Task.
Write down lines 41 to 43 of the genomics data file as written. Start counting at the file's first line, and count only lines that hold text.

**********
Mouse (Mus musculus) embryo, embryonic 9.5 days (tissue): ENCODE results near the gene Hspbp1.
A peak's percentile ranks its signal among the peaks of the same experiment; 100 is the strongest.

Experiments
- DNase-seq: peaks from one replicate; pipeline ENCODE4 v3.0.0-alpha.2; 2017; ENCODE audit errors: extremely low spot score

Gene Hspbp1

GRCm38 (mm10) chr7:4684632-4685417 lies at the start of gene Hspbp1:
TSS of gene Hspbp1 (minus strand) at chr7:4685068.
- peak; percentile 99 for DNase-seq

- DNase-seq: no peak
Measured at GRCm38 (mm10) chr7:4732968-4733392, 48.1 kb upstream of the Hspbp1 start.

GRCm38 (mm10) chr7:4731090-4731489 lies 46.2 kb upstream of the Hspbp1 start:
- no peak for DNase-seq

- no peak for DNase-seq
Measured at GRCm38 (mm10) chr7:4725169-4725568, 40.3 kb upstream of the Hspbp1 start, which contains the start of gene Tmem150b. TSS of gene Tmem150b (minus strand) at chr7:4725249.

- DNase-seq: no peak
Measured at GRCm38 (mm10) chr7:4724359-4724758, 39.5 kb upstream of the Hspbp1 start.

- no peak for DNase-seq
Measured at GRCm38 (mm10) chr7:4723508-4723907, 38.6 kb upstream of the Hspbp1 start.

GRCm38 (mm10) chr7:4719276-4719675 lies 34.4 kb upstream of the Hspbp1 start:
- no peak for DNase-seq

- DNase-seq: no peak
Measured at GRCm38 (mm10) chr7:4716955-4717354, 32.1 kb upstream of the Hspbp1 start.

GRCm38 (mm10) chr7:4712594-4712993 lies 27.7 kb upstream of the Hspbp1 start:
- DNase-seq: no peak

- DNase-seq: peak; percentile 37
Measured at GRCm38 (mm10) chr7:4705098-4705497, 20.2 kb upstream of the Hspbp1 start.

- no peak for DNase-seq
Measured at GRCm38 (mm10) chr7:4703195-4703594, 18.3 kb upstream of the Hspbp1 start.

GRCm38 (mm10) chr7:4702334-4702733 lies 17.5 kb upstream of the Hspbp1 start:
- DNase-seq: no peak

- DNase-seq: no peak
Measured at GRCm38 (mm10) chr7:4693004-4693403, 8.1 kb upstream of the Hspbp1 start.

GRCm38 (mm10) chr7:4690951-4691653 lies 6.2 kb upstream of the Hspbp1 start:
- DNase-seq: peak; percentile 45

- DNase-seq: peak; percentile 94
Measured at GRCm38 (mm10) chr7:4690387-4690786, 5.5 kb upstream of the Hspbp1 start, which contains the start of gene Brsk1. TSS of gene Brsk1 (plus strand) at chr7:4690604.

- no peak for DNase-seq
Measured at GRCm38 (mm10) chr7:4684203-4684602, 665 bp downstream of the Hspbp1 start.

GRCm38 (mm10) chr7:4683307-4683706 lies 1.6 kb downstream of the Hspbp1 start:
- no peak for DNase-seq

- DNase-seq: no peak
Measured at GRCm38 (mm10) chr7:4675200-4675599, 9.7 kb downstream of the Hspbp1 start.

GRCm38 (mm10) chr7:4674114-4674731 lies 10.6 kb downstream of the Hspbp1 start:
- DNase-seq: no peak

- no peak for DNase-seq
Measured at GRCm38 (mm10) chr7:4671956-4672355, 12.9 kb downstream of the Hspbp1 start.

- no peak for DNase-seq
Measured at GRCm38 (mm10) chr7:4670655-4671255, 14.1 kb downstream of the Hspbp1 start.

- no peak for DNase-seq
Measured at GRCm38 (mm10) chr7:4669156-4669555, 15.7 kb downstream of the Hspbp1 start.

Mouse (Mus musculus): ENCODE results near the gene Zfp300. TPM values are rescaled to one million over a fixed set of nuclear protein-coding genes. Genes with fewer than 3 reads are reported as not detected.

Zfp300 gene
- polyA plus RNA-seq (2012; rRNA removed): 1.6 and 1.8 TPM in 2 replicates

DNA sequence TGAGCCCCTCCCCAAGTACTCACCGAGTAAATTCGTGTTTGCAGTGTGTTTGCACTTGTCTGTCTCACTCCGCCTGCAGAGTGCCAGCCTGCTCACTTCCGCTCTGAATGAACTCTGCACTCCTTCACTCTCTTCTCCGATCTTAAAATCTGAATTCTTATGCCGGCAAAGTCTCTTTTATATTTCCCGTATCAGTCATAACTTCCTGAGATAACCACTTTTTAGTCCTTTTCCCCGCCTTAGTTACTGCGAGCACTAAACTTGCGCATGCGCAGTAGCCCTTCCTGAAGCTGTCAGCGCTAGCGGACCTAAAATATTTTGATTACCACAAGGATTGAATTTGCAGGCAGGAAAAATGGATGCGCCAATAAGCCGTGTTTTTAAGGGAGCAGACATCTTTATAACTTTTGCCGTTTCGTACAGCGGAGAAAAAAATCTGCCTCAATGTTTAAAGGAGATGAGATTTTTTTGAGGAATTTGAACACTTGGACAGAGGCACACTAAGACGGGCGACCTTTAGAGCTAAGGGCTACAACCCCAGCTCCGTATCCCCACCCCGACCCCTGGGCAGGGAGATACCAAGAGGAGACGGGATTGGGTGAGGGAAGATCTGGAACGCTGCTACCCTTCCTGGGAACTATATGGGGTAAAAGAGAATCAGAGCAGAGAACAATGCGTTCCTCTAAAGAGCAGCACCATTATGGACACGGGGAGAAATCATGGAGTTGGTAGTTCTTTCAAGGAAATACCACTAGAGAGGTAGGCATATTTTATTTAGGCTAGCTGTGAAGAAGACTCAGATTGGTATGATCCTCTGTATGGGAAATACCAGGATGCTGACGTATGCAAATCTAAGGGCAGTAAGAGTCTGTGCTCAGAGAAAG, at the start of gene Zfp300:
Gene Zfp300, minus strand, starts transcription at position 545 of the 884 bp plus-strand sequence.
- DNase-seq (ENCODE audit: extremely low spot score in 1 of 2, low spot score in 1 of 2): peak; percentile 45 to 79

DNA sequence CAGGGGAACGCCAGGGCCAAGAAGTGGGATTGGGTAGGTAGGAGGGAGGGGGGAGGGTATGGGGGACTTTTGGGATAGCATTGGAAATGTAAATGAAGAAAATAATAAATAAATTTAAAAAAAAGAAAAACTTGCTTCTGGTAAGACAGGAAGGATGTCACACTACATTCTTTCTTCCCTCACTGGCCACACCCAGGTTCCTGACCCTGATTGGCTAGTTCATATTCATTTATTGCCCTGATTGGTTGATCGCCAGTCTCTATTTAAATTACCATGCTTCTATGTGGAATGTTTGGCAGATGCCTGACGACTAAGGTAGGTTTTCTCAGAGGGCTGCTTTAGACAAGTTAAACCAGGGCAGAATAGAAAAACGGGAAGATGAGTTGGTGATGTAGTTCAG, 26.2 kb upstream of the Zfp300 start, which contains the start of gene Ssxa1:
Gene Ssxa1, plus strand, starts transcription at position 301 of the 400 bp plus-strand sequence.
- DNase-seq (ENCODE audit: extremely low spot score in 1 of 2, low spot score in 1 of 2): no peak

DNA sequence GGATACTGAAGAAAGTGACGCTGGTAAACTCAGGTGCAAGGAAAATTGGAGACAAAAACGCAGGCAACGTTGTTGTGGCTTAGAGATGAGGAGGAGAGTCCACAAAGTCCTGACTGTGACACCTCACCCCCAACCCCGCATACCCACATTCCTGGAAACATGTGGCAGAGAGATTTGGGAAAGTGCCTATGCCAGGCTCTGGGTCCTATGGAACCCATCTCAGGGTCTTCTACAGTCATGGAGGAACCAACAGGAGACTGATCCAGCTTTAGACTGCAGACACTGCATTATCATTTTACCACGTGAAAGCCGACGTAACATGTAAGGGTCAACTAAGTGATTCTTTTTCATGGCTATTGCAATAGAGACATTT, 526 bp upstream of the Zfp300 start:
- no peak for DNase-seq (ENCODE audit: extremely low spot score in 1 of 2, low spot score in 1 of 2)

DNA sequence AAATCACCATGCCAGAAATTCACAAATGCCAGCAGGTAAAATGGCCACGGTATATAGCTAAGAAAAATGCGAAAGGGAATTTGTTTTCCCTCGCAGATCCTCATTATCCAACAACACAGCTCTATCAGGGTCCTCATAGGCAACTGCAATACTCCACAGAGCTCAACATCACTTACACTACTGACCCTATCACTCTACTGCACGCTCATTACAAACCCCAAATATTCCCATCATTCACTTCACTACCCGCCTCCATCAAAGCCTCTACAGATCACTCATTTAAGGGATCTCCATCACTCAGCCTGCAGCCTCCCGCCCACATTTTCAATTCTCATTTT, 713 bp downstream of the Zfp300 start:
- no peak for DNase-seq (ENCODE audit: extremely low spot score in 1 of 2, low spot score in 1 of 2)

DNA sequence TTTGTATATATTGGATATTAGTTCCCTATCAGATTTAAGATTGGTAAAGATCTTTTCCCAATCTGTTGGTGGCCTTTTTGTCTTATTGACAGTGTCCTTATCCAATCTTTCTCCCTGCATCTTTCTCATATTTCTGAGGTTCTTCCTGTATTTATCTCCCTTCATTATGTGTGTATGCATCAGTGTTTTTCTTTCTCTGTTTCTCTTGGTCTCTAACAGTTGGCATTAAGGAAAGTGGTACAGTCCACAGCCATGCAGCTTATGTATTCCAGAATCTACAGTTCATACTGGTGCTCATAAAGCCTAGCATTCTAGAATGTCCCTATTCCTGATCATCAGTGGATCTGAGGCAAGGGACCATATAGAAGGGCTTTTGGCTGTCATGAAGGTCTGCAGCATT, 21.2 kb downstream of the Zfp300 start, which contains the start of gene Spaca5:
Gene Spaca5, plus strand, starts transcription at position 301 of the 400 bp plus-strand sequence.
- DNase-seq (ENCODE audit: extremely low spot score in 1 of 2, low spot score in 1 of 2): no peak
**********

- DNase-seq: no peak
Measured at GRCm38 (mm10) chr7:4675200-4675599, 9.7 kb downstream of the Hspbp1 start.

GRCm38 (mm10) chr7:4674114-4674731 lies 10.6 kb downstream of the Hspbp1 start: